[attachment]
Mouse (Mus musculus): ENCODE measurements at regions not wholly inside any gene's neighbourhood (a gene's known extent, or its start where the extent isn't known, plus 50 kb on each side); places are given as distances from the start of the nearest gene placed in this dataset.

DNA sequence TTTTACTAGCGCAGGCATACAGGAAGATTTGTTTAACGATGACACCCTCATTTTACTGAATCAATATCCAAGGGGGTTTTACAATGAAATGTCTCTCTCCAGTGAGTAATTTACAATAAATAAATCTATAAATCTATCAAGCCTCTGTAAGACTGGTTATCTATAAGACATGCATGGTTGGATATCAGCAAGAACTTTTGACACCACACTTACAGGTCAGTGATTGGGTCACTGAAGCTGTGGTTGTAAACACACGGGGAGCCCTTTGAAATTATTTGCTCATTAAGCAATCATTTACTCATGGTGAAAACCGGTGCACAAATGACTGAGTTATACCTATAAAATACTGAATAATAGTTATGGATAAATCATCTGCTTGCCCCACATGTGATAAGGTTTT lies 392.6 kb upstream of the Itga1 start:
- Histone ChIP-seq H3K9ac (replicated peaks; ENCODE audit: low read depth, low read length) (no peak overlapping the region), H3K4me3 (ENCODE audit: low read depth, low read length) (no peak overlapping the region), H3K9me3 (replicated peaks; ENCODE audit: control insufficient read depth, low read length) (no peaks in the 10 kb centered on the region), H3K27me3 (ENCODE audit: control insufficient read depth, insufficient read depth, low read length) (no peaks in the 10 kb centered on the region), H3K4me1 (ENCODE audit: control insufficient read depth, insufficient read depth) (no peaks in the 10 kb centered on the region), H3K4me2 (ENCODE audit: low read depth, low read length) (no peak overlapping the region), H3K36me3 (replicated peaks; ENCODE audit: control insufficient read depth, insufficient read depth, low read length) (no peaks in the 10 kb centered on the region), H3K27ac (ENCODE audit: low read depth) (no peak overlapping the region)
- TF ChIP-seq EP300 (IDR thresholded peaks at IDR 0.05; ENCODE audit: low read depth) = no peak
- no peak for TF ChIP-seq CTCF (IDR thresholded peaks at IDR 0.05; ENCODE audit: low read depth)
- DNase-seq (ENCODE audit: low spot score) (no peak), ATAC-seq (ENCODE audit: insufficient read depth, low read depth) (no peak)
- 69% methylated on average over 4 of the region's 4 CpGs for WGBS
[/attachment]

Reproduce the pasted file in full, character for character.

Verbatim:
Mouse (Mus musculus): ENCODE measurements at regions not wholly inside any gene's neighbourhood (a gene's known extent, or its start where the extent isn't known, plus 50 kb on each side); places are given as distances from the start of the nearest gene placed in this dataset.

DNA sequence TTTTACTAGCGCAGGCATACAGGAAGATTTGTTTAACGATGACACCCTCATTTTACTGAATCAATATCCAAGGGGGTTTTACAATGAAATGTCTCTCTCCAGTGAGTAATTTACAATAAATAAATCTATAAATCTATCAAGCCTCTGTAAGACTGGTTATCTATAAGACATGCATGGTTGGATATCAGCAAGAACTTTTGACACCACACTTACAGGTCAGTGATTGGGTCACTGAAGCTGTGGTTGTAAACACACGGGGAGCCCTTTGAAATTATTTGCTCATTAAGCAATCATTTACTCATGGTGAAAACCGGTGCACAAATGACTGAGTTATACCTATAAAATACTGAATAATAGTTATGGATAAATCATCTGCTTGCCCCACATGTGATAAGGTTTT lies 392.6 kb upstream of the Itga1 start:
- Histone ChIP-seq H3K9ac (replicated peaks; ENCODE audit: low read depth, low read length) (no peak overlapping the region), H3K4me3 (ENCODE audit: low read depth, low read length) (no peak overlapping the region), H3K9me3 (replicated peaks; ENCODE audit: control insufficient read depth, low read length) (no peaks in the 10 kb centered on the region), H3K27me3 (ENCODE audit: control insufficient read depth, insufficient read depth, low read length) (no peaks in the 10 kb centered on the region), H3K4me1 (ENCODE audit: control insufficient read depth, insufficient read depth) (no peaks in the 10 kb centered on the region), H3K4me2 (ENCODE audit: low read depth, low read length) (no peak overlapping the region), H3K36me3 (replicated peaks; ENCODE audit: control insufficient read depth, insufficient read depth, low read length) (no peaks in the 10 kb centered on the region), H3K27ac (ENCODE audit: low read depth) (no peak overlapping the region)
- TF ChIP-seq EP300 (IDR thresholded peaks at IDR 0.05; ENCODE audit: low read depth) = no peak
- no peak for TF ChIP-seq CTCF (IDR thresholded peaks at IDR 0.05; ENCODE audit: low read depth)
- DNase-seq (ENCODE audit: low spot score) (no peak), ATAC-seq (ENCODE audit: insufficient read depth, low read depth) (no peak)
- 69% methylated on average over 4 of the region's 4 CpGs for WGBS